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Civil defence research shows improvements needed

Media Release
12 September 2006

Civil defence research shows improvements needed

Manukau City Council welcomes a report that takes an in-depth look at the Auckland region’s ability to cope in a civil defence emergency.

Chief Executive Leigh Auton says that the Capacity and Capability report will allow councils and other agencies in the region to address specific issues and problems to ensure that if a disaster hit the region then it would be well managed.

“Planning for a civil defence disaster requires an ongoing commitment to improvement and this research provides not just councils but also emergency services and utility providers with a valuable snapshot of where we are at right now, and where, and how big, the gaps actually are.

“We know that there are some areas that need urgent and significant improvement, in particular the integration of different agencies across the region, and Manukau is committed to playing its part to address these.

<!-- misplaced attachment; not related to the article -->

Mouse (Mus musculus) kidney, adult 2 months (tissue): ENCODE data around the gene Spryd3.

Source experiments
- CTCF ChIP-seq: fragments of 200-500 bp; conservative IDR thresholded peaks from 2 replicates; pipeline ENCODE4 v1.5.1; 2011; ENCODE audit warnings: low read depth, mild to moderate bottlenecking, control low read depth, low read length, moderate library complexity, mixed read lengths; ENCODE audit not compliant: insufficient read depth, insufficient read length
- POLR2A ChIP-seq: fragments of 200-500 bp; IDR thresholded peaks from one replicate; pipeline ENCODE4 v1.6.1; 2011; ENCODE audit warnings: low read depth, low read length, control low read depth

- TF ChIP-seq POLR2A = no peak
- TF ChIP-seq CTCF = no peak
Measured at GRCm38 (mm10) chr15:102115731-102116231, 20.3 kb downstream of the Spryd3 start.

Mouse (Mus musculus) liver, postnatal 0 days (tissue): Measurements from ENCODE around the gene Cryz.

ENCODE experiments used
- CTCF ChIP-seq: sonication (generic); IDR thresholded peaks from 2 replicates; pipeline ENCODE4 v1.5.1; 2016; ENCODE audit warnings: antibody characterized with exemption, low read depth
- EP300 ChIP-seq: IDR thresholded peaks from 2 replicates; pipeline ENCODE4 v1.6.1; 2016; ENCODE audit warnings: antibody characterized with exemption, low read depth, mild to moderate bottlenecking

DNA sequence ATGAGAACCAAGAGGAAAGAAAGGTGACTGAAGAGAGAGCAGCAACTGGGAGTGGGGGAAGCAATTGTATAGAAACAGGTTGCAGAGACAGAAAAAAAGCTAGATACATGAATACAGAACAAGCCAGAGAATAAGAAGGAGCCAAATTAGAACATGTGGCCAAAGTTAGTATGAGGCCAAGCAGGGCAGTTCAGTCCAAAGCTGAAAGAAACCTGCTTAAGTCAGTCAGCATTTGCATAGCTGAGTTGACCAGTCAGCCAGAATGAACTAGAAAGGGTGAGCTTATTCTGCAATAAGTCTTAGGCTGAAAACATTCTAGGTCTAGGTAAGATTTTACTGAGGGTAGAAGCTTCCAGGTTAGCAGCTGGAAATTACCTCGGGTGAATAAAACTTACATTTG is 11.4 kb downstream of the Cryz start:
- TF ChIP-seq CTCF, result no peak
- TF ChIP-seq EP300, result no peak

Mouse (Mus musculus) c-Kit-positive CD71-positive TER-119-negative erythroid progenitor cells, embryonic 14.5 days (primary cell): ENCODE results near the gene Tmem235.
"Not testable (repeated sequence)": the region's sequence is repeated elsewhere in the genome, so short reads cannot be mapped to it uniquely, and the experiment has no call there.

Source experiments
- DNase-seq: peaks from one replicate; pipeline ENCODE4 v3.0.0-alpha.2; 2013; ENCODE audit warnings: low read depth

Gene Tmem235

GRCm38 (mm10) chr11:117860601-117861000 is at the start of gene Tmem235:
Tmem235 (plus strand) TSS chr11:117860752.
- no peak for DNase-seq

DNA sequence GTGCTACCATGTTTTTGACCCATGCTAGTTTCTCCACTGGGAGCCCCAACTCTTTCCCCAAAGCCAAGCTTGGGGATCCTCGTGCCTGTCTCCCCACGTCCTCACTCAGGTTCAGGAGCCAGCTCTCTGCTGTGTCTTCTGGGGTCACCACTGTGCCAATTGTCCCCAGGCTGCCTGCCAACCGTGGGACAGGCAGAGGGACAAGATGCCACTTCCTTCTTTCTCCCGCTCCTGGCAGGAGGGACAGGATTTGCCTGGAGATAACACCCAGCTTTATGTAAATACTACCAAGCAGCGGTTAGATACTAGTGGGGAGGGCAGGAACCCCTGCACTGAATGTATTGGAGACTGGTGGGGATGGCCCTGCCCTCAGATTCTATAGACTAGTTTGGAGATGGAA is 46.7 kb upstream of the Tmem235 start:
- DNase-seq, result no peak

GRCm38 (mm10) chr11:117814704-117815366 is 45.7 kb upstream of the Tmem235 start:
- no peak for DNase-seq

“With so many agencies involved, the sheer number of people in the Auckland region, and the decisions that need to be made in an emergency, there will always be room for improvement. This is not a bad thing.

“It is also important to remember that coping with a disaster isn’t just the responsibility of councils and emergency services. Everyone needs to play their part, and take a few steps now to prepare a B-ready kit to help ensure that they and their families are better equipped to cope when a disaster happens.”

Mayor of Manukau city, Sir Barry Curtis says that the region’s Civil Defence and Emergency Group should be congratulated for being proactive and taking a national leadership role.

“We are making lots of progress and have learnt from major international disasters such as Hurricane Katrina and the 2004 tsunami, and from exercises like Pacific Wave earlier this year. We know that there is no easy fix, but we must tackle the issues head on.”

Manukau City Council is in the process of looking specifically at its own processes during an emergency, and will be combining this with the regional research to identify changes needed to ensure that the city is as resilient as possible in a disaster.


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